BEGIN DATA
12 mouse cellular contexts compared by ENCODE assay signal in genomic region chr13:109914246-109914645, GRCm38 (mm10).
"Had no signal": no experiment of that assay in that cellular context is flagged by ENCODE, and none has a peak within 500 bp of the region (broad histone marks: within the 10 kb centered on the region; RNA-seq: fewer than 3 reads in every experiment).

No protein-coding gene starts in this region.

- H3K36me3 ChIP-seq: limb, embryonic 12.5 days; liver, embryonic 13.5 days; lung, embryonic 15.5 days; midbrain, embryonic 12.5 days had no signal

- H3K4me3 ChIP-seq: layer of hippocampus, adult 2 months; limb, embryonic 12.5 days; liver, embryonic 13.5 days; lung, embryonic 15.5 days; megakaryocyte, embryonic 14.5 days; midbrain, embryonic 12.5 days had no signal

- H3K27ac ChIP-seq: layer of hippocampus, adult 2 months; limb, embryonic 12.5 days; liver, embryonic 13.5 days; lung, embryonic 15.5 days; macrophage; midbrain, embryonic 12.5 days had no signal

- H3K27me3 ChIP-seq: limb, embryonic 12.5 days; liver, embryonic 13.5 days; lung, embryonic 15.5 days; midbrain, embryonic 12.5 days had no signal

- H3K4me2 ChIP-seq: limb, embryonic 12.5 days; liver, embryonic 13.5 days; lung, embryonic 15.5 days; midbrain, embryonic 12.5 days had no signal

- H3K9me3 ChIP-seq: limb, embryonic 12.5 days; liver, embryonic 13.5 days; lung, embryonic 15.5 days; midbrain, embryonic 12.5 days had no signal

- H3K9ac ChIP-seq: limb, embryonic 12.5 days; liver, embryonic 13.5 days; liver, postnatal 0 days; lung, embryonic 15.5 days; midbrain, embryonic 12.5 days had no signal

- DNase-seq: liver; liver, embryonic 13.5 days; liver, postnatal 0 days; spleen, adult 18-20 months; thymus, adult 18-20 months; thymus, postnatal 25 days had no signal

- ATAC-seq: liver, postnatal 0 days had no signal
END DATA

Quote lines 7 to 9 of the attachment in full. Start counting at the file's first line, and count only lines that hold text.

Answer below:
- H3K27me3 ChIP-seq: limb, embryonic 12.5 days; liver, embryonic 13.5 days; lung, embryonic 15.5 days; midbrain, embryonic 12.5 days had no signal

- H3K4me2 ChIP-seq: limb, embryonic 12.5 days; liver, embryonic 13.5 days; lung, embryonic 15.5 days; midbrain, embryonic 12.5 days had no signal

- H3K9me3 ChIP-seq: limb, embryonic 12.5 days; liver, embryonic 13.5 days; lung, embryonic 15.5 days; midbrain, embryonic 12.5 days had no signal